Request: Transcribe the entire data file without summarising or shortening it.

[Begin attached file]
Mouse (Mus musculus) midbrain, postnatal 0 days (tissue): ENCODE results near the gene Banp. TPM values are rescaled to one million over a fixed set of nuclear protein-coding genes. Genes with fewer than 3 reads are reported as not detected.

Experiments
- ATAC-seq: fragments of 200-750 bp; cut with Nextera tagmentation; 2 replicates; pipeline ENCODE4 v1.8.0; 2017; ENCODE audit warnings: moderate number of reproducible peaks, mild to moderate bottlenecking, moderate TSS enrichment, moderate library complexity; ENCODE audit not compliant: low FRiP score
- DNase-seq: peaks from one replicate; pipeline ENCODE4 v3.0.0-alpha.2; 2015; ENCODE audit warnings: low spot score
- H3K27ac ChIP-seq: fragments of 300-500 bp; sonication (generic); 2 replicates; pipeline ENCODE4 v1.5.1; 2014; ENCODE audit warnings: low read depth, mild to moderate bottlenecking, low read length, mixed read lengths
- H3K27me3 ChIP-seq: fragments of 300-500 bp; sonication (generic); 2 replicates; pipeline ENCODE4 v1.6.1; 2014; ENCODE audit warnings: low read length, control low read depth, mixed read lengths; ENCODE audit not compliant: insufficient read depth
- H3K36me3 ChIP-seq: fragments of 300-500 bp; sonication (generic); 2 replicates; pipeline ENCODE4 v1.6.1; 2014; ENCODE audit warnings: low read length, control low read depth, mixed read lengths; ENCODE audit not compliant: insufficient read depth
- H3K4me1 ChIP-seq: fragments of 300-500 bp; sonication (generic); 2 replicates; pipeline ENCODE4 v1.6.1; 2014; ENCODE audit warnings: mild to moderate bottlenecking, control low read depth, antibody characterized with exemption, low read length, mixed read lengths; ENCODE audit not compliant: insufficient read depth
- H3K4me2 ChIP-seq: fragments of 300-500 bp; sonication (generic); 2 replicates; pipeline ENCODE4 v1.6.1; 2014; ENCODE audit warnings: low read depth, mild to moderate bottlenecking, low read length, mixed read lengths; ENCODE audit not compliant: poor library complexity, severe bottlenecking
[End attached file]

Mouse (Mus musculus) midbrain, postnatal 0 days (tissue): ENCODE results near the gene Banp. TPM values are rescaled to one million over a fixed set of nuclear protein-coding genes. Genes with fewer than 3 reads are reported as not detected.

Experiments
- ATAC-seq: fragments of 200-750 bp; cut with Nextera tagmentation; 2 replicates; pipeline ENCODE4 v1.8.0; 2017; ENCODE audit warnings: moderate number of reproducible peaks, mild to moderate bottlenecking, moderate TSS enrichment, moderate library complexity; ENCODE audit not compliant: low FRiP score
- DNase-seq: peaks from one replicate; pipeline ENCODE4 v3.0.0-alpha.2; 2015; ENCODE audit warnings: low spot score
- H3K27ac ChIP-seq: fragments of 300-500 bp; sonication (generic); 2 replicates; pipeline ENCODE4 v1.5.1; 2014; ENCODE audit warnings: low read depth, mild to moderate bottlenecking, low read length, mixed read lengths
- H3K27me3 ChIP-seq: fragments of 300-500 bp; sonication (generic); 2 replicates; pipeline ENCODE4 v1.6.1; 2014; ENCODE audit warnings: low read length, control low read depth, mixed read lengths; ENCODE audit not compliant: insufficient read depth
- H3K36me3 ChIP-seq: fragments of 300-500 bp; sonication (generic); 2 replicates; pipeline ENCODE4 v1.6.1; 2014; ENCODE audit warnings: low read length, control low read depth, mixed read lengths; ENCODE audit not compliant: insufficient read depth
- H3K4me1 ChIP-seq: fragments of 300-500 bp; sonication (generic); 2 replicates; pipeline ENCODE4 v1.6.1; 2014; ENCODE audit warnings: mild to moderate bottlenecking, control low read depth, antibody characterized with exemption, low read length, mixed read lengths; ENCODE audit not compliant: insufficient read depth
- H3K4me2 ChIP-seq: fragments of 300-500 bp; sonication (generic); 2 replicates; pipeline ENCODE4 v1.6.1; 2014; ENCODE audit warnings: low read depth, mild to moderate bottlenecking, low read length, mixed read lengths; ENCODE audit not compliant: poor library complexity, severe bottlenecking